I've been using vim for a while now, but with Vim being Vim, there's always new things to learn. Thanks to Jacek, I've learned a few more things recently.
Whenever I wanted to change an entire line before, I used to use
0c$ (go to the beginning of the line and change everything to the end). Since I learned about
S which does the same thing, I've been trying to use it. Muscle memory's difficult to break though, so I'm still stuck using
0c$, but I'm trying to use
When working Google Bigquery, if the data provided did not fit the schema it returned an error with the line and column that it found an error on. I used to use
<num>gg to jump to the correct line, and then a combination of
l to get the correct column. As it turns out, you can use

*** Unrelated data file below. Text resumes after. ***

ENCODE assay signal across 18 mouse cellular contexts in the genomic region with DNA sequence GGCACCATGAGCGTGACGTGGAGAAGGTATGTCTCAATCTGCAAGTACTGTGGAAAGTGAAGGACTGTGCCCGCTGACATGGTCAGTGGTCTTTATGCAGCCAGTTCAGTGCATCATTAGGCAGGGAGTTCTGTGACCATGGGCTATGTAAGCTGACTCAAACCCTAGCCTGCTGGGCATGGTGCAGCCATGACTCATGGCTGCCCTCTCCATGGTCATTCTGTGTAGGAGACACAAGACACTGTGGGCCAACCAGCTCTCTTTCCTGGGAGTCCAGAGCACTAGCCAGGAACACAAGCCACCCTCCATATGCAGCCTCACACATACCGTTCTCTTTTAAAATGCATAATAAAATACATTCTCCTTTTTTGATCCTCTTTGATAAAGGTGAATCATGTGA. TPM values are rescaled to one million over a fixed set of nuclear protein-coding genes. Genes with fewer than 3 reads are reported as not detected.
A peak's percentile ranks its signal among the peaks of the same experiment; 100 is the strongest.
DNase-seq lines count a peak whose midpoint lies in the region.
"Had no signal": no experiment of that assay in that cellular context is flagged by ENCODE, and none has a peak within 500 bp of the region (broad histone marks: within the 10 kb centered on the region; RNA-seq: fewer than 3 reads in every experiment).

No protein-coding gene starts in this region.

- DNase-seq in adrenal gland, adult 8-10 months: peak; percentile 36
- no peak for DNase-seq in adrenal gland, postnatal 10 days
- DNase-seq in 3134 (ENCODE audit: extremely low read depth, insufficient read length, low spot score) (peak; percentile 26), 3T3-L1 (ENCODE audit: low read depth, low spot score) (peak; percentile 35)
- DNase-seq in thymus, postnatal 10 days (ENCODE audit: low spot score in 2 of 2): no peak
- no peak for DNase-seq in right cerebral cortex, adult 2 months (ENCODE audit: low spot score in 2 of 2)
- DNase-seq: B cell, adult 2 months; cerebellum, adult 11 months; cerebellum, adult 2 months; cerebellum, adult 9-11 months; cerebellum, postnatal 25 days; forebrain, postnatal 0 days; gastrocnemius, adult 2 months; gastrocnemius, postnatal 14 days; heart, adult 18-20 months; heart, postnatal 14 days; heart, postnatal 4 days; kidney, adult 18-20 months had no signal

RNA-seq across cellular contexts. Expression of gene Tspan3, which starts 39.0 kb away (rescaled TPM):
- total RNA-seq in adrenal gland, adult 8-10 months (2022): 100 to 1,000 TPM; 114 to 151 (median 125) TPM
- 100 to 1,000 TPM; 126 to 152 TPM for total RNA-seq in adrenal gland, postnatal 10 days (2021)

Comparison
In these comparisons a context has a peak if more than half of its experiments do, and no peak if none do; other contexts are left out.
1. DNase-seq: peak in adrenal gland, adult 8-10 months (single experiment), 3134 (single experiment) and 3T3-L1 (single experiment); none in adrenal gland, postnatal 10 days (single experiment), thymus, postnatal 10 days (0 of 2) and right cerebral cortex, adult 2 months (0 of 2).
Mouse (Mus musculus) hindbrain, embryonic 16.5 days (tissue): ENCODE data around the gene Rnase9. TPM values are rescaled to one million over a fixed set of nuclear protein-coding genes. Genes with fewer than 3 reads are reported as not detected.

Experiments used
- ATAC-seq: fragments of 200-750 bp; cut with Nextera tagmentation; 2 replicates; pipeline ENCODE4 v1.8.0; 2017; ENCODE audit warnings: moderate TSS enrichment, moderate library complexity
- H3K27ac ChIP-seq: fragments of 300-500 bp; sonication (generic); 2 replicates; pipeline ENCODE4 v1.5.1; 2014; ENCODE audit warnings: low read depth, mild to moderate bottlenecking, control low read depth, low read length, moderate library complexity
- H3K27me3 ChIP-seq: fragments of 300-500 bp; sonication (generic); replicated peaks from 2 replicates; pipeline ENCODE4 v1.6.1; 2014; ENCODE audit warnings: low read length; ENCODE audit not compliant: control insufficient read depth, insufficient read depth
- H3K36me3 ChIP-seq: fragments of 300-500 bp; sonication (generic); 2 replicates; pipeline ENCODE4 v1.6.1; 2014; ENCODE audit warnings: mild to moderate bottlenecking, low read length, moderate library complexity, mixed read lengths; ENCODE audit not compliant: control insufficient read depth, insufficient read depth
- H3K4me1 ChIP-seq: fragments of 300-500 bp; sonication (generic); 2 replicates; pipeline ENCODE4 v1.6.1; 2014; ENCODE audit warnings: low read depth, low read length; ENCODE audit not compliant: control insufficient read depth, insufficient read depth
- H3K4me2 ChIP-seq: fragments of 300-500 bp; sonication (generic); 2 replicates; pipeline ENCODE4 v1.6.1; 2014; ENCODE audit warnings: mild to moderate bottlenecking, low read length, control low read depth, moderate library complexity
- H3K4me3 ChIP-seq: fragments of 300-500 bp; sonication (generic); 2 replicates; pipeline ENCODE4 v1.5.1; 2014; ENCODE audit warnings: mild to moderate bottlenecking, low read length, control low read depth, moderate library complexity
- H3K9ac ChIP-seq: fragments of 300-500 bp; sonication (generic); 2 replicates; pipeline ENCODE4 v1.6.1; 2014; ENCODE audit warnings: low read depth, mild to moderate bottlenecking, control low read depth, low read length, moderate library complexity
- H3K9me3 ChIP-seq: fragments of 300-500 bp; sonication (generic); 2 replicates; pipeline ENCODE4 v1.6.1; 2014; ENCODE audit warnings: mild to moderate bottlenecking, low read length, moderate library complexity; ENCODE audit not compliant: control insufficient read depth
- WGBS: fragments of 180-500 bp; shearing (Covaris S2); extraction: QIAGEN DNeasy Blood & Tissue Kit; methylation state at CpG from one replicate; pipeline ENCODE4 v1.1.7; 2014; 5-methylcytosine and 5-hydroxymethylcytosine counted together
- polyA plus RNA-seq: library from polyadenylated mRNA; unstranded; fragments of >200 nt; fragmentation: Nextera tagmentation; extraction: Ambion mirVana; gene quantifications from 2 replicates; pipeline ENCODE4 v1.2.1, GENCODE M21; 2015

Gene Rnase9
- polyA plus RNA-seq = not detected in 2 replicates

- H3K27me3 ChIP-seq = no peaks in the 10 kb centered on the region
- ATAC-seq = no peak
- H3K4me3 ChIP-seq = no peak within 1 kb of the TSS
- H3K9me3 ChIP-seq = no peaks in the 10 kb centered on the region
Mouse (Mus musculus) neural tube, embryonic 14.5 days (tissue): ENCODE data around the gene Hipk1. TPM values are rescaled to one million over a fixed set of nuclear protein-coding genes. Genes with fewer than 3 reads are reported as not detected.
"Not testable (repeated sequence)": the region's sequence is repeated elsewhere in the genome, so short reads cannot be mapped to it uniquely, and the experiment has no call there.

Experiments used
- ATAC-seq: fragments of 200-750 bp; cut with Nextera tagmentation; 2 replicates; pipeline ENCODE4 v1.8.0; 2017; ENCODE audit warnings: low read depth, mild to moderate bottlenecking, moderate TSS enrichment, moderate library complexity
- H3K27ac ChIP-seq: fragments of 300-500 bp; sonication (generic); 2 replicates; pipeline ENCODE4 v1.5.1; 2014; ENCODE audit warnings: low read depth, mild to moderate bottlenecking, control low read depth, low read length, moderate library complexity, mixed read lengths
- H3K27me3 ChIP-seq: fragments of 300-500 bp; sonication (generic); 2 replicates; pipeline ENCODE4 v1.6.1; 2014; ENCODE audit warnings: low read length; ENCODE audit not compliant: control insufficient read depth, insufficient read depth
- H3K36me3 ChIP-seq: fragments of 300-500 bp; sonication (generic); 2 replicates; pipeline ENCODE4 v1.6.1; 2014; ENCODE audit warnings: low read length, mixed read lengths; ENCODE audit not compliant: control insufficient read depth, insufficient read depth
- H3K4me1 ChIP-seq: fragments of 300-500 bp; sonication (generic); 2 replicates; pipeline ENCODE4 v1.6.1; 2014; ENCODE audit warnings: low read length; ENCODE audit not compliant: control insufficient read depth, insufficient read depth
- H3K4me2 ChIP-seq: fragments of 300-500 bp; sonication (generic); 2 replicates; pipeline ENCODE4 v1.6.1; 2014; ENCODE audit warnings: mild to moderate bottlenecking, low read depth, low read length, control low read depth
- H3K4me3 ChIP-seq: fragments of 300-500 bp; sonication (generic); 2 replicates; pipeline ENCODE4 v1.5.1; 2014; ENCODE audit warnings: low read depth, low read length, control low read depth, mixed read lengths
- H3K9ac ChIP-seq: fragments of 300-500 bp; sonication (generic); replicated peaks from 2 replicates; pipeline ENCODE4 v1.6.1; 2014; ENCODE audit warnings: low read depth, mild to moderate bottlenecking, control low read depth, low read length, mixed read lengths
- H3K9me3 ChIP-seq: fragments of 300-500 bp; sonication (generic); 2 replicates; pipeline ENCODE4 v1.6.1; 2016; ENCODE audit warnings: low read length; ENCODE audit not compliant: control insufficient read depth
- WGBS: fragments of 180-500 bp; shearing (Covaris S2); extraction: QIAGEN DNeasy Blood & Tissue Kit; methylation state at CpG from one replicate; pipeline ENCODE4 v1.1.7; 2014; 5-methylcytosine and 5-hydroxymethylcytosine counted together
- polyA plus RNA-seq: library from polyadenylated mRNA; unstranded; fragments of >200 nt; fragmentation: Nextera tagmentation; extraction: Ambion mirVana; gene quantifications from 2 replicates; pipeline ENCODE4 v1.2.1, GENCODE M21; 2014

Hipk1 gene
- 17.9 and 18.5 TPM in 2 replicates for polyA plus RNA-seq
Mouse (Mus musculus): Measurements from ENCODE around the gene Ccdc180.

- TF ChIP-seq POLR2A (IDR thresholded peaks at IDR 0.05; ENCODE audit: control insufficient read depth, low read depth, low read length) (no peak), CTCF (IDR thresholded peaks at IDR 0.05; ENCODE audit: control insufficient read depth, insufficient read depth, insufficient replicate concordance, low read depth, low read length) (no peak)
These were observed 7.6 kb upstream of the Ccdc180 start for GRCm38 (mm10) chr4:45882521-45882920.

<num>| to jump directly to a column. So, to jump to line 29, column 33 we'd use
Whilst most of the navigating I do whilst inside a file in
vim is done via searching (e.g.
/searchterm), sometimes it's useful to scan through a file to get a feeling of how it's structured. Previously, I just kept my finger on
j to scroll through the file.
ctrl+f is a much more efficient way to page through the file, one screen at a time.
To run the contents of your buffer through an external program, you can use
:%!<program>. For example, to reformat the current buffer to wrap at 80 characters, we can use the
fmt command line utility. To use it through vim, we type
:%!fmt -80. The % is a normal vim selector, so you could use
:.!fmt -80 fo reformat just the current line, or
:.,+5!fmt -80 to reformat the next five lines (including the current one).